I was tired of dealing with sub-zero temperatures in State College. My roommates and I worried that we’d forgotten what heat felt like after three straight months of biking to work in the snow. The 16V 190E was parked indefinitely and it was too cold to do anything besides parse through Fortran in a warm office. Graham saw the opportunity and took advantage of my frostbitten brain—he sent me a link to a red Alfa 164Q with the subject ‘buy this car’.
Up until that day I’d been entertained by Graham’s stories about Alfa failures of every degree. He insisted they’re still ‘great cars’ but they just need a little more care, attention, and money than most others. I knew he had anywhere from one to four of these Alfas under his control and had already done some major engine rebuilding. This somehow didn’t deter me in my search for a new unique vehicle. He also lauded their finer points, of course. I’d gotten tired of him talking about the ‘peanut butter leather’ interior of his 164 and how much fun it was to drive. I decided to give the Alfa some consideration because I figured I probably needed a third car if I was going to make it through grad school. Graham had even let me wear his Alfa hat a couple of times, and I felt I needed to truly earn a hat of my own.
I’ll be honest. The 164Q just looked awesome. I saw it with its strange gray cladding, Euro-spec headlights, Ansa tips, and those beautiful 17” Azevs, and I knew it was just the wedge I wanted to drive. And yeah, it had those chrome runners as centerpieces for the red-wrapped valve covers. Even in the online posting’s parking-lot background the car just stood out. I’d only ever seen a base model 164 in person and the Q’s trim really suited it in my eye. The car was located on Long Island and the seller seemed like a nice enough guy after spending an hour or so with him on the phone. Graham went over the finer points of the 3.0 24V and explained just about every way it could break. He knew we’d have to do the timing belt as soon as possible as it hadn’t been done in about 20000 miles.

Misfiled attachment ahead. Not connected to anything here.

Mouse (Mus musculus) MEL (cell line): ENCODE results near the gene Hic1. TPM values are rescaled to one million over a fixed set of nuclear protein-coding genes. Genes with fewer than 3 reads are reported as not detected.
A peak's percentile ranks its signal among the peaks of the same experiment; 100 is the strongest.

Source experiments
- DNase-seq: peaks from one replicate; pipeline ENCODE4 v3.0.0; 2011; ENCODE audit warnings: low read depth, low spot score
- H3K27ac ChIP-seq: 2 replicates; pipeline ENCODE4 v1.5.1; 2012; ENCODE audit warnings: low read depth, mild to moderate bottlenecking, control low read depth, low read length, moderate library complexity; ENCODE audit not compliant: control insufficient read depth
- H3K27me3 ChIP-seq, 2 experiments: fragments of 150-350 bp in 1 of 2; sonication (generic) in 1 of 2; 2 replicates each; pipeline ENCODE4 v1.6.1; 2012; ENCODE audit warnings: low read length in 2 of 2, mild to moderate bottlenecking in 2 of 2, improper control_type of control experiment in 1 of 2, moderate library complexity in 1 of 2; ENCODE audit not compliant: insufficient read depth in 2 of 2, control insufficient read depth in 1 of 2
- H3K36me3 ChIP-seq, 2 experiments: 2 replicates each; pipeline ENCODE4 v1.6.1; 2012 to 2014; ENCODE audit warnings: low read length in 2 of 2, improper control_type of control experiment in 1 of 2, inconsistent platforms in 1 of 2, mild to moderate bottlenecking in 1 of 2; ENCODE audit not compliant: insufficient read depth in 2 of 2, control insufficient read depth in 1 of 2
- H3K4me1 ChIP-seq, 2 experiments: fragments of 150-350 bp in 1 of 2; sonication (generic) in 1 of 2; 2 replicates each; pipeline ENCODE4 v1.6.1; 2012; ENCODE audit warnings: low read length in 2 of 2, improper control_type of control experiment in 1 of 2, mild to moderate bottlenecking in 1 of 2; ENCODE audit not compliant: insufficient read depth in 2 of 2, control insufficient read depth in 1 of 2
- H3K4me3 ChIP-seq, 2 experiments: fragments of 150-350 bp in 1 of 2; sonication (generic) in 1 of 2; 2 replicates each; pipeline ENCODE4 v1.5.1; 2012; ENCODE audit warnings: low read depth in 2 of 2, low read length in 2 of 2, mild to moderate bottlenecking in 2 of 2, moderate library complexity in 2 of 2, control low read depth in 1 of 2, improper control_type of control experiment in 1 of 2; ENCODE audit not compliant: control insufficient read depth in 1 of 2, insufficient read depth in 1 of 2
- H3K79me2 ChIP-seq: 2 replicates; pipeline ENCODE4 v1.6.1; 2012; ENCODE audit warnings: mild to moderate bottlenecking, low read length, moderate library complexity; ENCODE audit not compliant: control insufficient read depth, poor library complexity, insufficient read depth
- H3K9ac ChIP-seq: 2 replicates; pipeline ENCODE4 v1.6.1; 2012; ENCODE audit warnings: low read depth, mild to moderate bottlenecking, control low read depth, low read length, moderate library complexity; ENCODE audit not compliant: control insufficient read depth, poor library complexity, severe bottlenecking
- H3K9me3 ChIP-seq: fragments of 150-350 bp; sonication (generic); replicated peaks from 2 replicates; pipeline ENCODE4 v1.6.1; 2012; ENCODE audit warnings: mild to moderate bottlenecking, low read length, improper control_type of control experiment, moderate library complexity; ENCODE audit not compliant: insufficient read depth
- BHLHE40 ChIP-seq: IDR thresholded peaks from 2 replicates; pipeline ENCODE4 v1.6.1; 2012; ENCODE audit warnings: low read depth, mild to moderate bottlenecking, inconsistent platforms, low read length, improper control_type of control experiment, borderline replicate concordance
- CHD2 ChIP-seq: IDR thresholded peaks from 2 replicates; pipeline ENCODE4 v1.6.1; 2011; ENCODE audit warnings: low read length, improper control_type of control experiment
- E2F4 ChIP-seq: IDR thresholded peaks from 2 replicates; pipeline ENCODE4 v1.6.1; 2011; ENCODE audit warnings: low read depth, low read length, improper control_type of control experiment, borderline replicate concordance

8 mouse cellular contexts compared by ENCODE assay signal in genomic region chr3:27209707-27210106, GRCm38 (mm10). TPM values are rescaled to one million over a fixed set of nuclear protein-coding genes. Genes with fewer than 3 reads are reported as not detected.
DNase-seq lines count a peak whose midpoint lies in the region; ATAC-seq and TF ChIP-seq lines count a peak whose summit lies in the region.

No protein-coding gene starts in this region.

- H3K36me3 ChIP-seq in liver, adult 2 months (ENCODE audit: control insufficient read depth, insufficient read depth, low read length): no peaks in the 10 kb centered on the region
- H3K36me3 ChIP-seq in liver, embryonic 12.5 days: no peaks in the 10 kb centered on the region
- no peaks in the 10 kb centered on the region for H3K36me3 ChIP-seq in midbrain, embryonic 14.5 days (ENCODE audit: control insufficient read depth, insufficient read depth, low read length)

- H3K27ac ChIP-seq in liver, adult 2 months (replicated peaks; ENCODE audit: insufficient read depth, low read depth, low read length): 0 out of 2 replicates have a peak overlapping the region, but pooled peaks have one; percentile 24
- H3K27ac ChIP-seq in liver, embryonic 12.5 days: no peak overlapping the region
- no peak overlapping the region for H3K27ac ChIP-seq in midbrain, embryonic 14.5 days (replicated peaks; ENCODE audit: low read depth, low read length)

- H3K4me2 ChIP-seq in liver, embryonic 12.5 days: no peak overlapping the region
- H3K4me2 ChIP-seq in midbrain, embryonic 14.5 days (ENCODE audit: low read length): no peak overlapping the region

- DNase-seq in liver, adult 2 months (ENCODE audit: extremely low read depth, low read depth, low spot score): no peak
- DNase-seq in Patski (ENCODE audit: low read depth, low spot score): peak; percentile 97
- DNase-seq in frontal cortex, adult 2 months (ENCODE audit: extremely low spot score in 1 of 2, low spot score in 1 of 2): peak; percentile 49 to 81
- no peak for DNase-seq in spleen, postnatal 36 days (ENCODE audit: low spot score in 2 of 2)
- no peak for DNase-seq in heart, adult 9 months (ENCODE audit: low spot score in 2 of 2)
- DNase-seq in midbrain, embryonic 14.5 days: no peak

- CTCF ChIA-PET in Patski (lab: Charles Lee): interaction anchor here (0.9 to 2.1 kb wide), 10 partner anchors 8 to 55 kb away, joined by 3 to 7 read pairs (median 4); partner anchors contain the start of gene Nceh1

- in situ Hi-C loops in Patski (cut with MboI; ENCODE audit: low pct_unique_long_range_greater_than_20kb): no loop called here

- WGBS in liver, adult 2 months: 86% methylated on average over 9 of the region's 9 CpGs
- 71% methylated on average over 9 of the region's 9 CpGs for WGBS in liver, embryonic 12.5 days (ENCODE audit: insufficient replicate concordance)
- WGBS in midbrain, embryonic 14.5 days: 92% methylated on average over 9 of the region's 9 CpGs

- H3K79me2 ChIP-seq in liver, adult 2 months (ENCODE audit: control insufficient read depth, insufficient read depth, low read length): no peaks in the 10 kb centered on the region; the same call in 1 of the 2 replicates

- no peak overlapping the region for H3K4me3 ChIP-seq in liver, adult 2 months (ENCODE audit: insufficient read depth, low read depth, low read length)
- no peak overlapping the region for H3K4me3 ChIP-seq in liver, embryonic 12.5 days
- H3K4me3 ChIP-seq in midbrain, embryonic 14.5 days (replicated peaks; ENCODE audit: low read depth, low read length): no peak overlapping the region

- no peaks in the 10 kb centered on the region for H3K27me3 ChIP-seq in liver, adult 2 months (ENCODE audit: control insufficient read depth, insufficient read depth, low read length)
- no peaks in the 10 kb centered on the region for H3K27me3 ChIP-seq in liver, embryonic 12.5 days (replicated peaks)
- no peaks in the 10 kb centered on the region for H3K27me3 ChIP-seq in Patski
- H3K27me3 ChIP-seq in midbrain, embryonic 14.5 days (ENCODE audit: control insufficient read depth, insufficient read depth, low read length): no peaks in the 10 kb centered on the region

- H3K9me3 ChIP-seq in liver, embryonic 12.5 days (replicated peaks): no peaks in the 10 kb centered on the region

My dad and I set out one cold sunny Saturday to Copiague, NY to see it in person. We met the owner at his house in a nice little neighborhood. He was an energetic man named Maciek (like Magic Johnson, he told me) and was pleased to see us. He worked at a local exotic car garage, which I would imagine does fairly well on Long Island. He told me he’d sourced most of the parts from his brothers in Poland who got the lights and wheels at discounted prices and then sent them back to the US. He enthusiastically added that he’d repaired all the door handles himself and that the car was in good running order. It started right up from cold and I was concerned—it was loud. It was essentially straight-piped to those dual Ansa tips—reported scoured from a ‘69 Dino at his shop. The 24 valves were running as they should and there was no question that it was one of the best exhaust notes I’d ever heard. My dad was also in awe and later had to take me aside to remind me that cars are more than just fancy-looking engines and screaming exhaust notes.